Kentucky HIV/AIDS Planning and Advisory Council (KHPAC) is responsible for planning priority interventions for target populations across the state, advising the Cabinet for Health and Family Services regarding HIV/AIDS activity in the commonwealth and providing guidance to the Title II Services Program. Much effort is made to assure the membership of KHPAC reflects the epidemic in our state with representation from all targeted populations.
HIV/AIDS Legislation and Regulations
HIV/AIDS Resources page.
Ending the HIV Epidemic
During the 2019 State of the Union address, the Trump administration announced the new “Ending the HIV Epidemic: A Plan for America.” This will be a ten year initiative beginning in FY 2020 to achieve the important goal of reducing new HIV infections to less than 3,000 per year by 2030. Reducing new infections to this level would essentially mean that HIV transmissions would be rare and meet the definition of ending the epidemic. The initiative will focus efforts in 48 counties, Washington, DC, San Juan (PR), and seven states with substantial rural HIV burden.
HIV/AIDS and African Americans
In the US, the HIV/AIDS epidemic is a health crisis for blacks/African Americans. At all stages of HIV/AIDS - from HIV infection to death with AIDS - blacks/African Americans are disproportionately affected: accounting for a higher proportion of new HIV diagnoses and people living with HIV, compared to other races/ethnicities. In 2017, blacks/African Americans accounted for 13% of the US population, but 43% of new HIV diagnoses in the US and dependent areas. See the fact sheet HIV and African Americans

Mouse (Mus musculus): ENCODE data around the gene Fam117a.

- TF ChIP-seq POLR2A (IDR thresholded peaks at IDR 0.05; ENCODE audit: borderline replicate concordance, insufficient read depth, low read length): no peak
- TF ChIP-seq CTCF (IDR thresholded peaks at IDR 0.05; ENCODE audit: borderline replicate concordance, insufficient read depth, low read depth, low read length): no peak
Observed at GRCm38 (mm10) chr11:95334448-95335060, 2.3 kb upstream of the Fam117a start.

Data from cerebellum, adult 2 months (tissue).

Ryan White and State-Funded Programs
Please visit our HIV/AIDS Services Program page for additional information about:
Kentucky HIV Care Coordinator Program (KHCCP)
(Continuation of all programs is contingent upon state and federal funding.)
Kentucky AIDS Drug Assistance Program (KADAP)
This program assists low-income, eligible Kentuckians with the purchase of AIDS-related medications prescribed for FDA-approved indications. Once approved, eligible applicants receive formulary medications through a mail-order pharmacy service provided by the
Kentucky Clinic Pharmacy in Lexington. For complete information, call
(866) 510-0005 (toll free).
Kentucky Health Insurance Continuation Program (KHICP)
Provides payments for the continuation of health insurance benefits for eligible individuals who are at risk of losing their employment-related or private-pay health insurance because of HIV disease.
Kentucky Outpatient Health Care and Support Services programs
Provide assistance for eligible individuals with a wide range of community-based medical and non-medical support services, such as, physical and mental health care, housing, nutrition and transportation services. From the list of eligible services, priority services are identified during each funding period, based on such factors as client and care coordinator input, needs assessment survey results, resource inventories, client satisfaction surveys and funding limitations.
For additional information, please visit our HIV/AIDS Services Program page.